Cambodian Coup Leader Financed by Drug Traffickers, According to Western Anti-Drug Officials
Western anti-narcotics officials charge that the de facto ruler of Cambodia, Hun Sen, is supported financially by suspected drug traffickers. Hun Sen carried out a successful coup d'etat against rival co-prime minister, Prince Norodom Ranariddh in July (Nate Thayer, "Drug Suspects Bankroll Cambodian Coup Leader," Washington Post, July 22, 1997, p. A1; Reuter, "Cambodia Rejects Drug-Trade Link Report," July 24, 1997; Associated Press, "New drug-money fear in Cambodia," Chicago Tribune, August 14, 1997, sec. 1, p. 7).
In recent years, Cambodia has quickly grown into a major smuggling point for Southeast Asian heroin, a significant exporter of marijuana and a major money laundering center. United States officials single out as a suspected drug-trafficker Theng Bunma, Cambodia's most powerful businessman and president of its Chamber of Commerce. In February 1994, then-U.S. Ambassador Charles Twining warned a Cambodian Cabinet Minister that Bunma was a drug-trafficker and requested that the government distance itself from the businessman. Bunma denies any such involvement.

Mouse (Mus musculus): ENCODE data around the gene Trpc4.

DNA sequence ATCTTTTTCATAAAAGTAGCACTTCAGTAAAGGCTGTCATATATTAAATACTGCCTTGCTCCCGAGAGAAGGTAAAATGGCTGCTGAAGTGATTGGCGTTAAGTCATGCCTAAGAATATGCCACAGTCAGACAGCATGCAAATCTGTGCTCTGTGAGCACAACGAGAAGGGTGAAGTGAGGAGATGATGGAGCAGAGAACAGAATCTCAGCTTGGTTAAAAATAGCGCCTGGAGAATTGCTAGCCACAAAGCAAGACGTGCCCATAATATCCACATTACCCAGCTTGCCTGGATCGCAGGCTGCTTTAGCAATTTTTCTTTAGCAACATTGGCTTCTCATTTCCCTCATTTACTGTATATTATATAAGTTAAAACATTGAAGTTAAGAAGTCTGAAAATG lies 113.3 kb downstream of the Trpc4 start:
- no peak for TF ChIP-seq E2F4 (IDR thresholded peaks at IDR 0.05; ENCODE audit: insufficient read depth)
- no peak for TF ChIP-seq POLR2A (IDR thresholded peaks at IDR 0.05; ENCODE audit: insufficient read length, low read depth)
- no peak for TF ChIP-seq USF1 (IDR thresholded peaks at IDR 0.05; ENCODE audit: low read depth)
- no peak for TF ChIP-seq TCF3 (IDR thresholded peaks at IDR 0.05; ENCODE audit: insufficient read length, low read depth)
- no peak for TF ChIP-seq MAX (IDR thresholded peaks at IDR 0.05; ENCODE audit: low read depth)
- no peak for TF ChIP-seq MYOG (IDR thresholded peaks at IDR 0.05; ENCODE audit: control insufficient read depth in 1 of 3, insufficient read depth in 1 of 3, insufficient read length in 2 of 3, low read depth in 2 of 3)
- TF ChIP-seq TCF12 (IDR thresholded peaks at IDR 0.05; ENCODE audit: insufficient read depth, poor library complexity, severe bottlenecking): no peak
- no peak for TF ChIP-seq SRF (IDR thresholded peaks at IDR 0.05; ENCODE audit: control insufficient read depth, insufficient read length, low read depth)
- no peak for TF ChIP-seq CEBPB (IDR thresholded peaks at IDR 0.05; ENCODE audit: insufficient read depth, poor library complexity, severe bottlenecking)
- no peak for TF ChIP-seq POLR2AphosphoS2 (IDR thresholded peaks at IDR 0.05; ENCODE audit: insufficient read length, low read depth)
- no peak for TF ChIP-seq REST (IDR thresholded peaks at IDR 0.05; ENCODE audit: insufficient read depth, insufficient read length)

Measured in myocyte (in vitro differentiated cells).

The government of Cambodia denies any drug-trafficking involvement. According to the Secretary of State for Information, Khieu Kanharith, "The Royal Government of Cambodia has taken strong and firm measures to crack down on drug trafficking, as a result we arrested many drug traffickers." But Interpol documents claim that the volume of drugs originating in Cambodia that were seized by foreign law enforcement agencies grew by more than 1,000 percent from 1995 to 1996. U.S. State Department spokesperson Nicholas Burns said, "We think the Cambodian government can do a lot more to purge itself of obvious linkages between the government itself, members of government, and narcotraffickers."